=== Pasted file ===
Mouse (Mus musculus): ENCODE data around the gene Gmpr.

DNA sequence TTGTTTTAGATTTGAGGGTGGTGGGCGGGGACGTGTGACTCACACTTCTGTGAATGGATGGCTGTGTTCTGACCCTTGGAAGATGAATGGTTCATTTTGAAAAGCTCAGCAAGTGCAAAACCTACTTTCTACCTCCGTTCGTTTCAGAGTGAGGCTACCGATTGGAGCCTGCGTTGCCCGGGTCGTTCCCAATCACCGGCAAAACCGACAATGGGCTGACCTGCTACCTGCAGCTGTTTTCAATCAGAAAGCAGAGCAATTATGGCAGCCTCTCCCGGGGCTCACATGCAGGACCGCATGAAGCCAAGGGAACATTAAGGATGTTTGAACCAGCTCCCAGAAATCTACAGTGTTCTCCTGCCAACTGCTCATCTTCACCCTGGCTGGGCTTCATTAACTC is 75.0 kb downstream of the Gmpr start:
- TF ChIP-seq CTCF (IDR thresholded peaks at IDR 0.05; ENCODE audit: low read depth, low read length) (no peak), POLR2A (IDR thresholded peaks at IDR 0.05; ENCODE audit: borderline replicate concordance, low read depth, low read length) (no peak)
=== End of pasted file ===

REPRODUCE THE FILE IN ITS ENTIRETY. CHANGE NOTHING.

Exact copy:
Mouse (Mus musculus): ENCODE data around the gene Gmpr.

DNA sequence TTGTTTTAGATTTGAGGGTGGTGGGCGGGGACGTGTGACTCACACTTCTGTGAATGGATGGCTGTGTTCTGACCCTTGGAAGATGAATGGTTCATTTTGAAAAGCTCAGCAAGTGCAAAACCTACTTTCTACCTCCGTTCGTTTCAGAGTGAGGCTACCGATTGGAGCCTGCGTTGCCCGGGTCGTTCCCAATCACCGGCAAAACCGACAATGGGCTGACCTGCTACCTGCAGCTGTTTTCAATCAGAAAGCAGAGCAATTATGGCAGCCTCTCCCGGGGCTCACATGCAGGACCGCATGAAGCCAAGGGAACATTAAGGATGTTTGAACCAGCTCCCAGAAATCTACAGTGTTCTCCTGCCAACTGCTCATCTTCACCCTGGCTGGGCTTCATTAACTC is 75.0 kb downstream of the Gmpr start:
- TF ChIP-seq CTCF (IDR thresholded peaks at IDR 0.05; ENCODE audit: low read depth, low read length) (no peak), POLR2A (IDR thresholded peaks at IDR 0.05; ENCODE audit: borderline replicate concordance, low read depth, low read length) (no peak)